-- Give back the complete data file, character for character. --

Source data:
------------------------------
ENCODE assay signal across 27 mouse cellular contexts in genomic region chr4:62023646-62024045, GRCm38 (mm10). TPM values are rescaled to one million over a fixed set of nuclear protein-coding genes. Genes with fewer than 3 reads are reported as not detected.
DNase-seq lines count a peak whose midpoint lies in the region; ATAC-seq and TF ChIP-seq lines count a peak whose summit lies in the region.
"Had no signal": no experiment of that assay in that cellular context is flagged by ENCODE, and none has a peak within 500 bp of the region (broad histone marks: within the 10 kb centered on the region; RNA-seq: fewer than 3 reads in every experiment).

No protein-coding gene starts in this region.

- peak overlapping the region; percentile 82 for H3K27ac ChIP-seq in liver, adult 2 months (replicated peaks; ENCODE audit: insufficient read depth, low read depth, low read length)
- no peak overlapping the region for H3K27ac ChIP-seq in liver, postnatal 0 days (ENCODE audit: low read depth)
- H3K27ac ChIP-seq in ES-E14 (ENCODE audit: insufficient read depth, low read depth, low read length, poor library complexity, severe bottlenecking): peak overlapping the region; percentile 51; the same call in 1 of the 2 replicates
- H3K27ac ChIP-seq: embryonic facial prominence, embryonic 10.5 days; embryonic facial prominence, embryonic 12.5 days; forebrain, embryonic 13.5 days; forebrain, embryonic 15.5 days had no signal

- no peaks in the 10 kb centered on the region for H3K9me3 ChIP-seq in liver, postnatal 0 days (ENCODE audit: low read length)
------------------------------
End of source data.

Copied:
ENCODE assay signal across 27 mouse cellular contexts in genomic region chr4:62023646-62024045, GRCm38 (mm10). TPM values are rescaled to one million over a fixed set of nuclear protein-coding genes. Genes with fewer than 3 reads are reported as not detected.
DNase-seq lines count a peak whose midpoint lies in the region; ATAC-seq and TF ChIP-seq lines count a peak whose summit lies in the region.
"Had no signal": no experiment of that assay in that cellular context is flagged by ENCODE, and none has a peak within 500 bp of the region (broad histone marks: within the 10 kb centered on the region; RNA-seq: fewer than 3 reads in every experiment).

No protein-coding gene starts in this region.

- peak overlapping the region; percentile 82 for H3K27ac ChIP-seq in liver, adult 2 months (replicated peaks; ENCODE audit: insufficient read depth, low read depth, low read length)
- no peak overlapping the region for H3K27ac ChIP-seq in liver, postnatal 0 days (ENCODE audit: low read depth)
- H3K27ac ChIP-seq in ES-E14 (ENCODE audit: insufficient read depth, low read depth, low read length, poor library complexity, severe bottlenecking): peak overlapping the region; percentile 51; the same call in 1 of the 2 replicates
- H3K27ac ChIP-seq: embryonic facial prominence, embryonic 10.5 days; embryonic facial prominence, embryonic 12.5 days; forebrain, embryonic 13.5 days; forebrain, embryonic 15.5 days had no signal

- no peaks in the 10 kb centered on the region for H3K9me3 ChIP-seq in liver, postnatal 0 days (ENCODE audit: low read length)